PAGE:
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Corpses So Lively / William A. Veselik

thCorpsesSoLivelyCover.jpgMundania Press / October 2007
Reviewed by: Derek Clendening

Professor Alfred Rhys Smythe, the protagonist of William A. Veselik’s Corpses So Lively, returns to London after several years spent abroad. Upon his return home, he notes some changes to the neighborhood: namely, the theater district is now crawling with the walking undead! The mysterious death of a boarding house neighbor triggers this suspicion, and he soon realizes that bloodthirsty vampires are stalking London. As Smythe finds a telling infection in one of his student’s blood and the death toll continues to mount, the impact of the crimes strikes closer to home and he finds himself engaged in battle against vampires with a Scotland Yard sidekick. Corpses is the first book in Veselik's My Soul to Take trilogy. The Mundania Press trade paperback cleverly weaves vampire lore with a Sherlock Holmes-style mystery plot.

Veselik skillfully re-creates an authentic Victorian atmosphere by blending historical and cultural details that transport the reader back to a different time and place. His approach to the vampire as a creature is inventive as well, using hard science to explain the spread of vampirism in the city.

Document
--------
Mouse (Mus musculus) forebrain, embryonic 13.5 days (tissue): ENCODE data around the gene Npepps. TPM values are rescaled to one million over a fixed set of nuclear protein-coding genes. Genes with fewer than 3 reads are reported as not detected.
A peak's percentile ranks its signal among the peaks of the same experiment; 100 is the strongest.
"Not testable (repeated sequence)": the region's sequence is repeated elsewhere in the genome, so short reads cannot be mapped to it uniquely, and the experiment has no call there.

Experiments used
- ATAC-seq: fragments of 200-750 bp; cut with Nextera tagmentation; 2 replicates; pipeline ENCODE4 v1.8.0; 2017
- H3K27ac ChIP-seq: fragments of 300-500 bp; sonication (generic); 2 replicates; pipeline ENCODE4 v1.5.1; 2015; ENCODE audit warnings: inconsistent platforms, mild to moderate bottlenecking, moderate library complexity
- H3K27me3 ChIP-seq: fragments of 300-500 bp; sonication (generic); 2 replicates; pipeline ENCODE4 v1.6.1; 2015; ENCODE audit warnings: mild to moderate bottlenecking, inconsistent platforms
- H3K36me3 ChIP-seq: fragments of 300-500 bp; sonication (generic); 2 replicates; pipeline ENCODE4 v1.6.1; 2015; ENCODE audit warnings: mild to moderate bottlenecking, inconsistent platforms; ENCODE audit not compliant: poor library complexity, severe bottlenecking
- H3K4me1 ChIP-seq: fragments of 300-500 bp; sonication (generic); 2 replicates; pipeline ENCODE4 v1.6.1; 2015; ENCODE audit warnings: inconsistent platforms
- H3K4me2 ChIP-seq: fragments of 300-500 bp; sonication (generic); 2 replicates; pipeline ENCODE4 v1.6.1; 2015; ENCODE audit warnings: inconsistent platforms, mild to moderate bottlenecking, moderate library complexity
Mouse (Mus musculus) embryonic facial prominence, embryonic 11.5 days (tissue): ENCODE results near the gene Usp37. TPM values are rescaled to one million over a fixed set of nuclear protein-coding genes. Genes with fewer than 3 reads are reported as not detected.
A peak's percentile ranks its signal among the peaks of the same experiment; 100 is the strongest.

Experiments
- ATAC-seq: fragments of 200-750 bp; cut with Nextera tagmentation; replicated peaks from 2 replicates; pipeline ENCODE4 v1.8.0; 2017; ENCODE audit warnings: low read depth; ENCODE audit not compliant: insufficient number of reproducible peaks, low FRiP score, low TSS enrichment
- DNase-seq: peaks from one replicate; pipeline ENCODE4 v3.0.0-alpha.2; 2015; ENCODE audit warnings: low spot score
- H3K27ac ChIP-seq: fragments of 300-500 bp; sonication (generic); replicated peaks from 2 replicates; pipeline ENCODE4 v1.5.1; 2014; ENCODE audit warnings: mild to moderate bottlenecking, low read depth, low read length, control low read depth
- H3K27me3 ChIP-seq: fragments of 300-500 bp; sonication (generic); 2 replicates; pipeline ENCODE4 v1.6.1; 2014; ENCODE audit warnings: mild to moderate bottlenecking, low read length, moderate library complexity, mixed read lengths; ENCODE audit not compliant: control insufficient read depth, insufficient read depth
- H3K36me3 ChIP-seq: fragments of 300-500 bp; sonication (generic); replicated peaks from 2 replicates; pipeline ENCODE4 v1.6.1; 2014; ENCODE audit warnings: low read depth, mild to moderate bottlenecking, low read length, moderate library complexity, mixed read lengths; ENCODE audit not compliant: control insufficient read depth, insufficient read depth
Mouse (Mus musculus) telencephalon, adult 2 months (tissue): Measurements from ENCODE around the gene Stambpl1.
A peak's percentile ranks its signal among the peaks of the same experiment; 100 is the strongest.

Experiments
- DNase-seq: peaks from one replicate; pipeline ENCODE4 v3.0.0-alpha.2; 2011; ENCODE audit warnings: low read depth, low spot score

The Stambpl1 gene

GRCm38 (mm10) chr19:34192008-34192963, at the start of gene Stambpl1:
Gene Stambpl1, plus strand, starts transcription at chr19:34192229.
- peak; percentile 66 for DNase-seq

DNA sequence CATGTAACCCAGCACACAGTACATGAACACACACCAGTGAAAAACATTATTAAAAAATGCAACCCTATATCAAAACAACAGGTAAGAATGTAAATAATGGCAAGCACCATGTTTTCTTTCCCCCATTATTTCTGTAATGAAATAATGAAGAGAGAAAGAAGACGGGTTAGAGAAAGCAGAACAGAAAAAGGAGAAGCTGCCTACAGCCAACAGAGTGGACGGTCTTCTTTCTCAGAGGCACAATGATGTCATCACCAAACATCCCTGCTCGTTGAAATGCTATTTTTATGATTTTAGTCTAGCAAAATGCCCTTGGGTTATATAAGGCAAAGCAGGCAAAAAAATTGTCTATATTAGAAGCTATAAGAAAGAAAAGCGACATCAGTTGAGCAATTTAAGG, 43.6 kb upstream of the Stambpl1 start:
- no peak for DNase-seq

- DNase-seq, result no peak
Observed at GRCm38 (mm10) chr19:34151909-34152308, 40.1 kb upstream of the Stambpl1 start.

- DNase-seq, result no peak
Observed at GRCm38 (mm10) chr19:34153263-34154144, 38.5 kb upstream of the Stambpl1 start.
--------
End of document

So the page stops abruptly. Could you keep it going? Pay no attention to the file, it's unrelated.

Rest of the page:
The most noteworthy aspect of the novel – one that will be received by readers as either a tickle of ingenuity or a smack of cliché - is its direct parallel to Dracula. It references Stoker's text - as many vampire novels do - only Veselik's direct comparisons are intentional. The time period is 1897, the year Bram Stoker’s Dracula was published, and Veselik uses Smythe’s familiarity with the creatures described in Stoker’s new literary work as a plot device. And while the opening chapter’s revelation that Smythe is a biology professor who is familiar with vampires certainly helps with the hard science aspect, it screams Van Helsing perhaps a bit too loudly at times. Occasionally, Veselik overshoots a bit, either not trusting the reader to understand facts that he has already established or weighing down the narrative in unnecessary detail.

Corpses So Lively ends with an excellent cliffhanger as any serialized novel should, and Veselik offers enough enticement to pick up the next installment, Enter Death, Stage Right. Though parts of this first volume rehash classic vampire works, it still offers some new insight into vampire lore, and a satisfying new twist for vampire fiction.

Purchase William A. Veselik’s Corpses Most Lively.

Posted on Friday, March 21, 2008 at 11:28AM by Registered CommenterDark Scribe Magazine in | Comments Off

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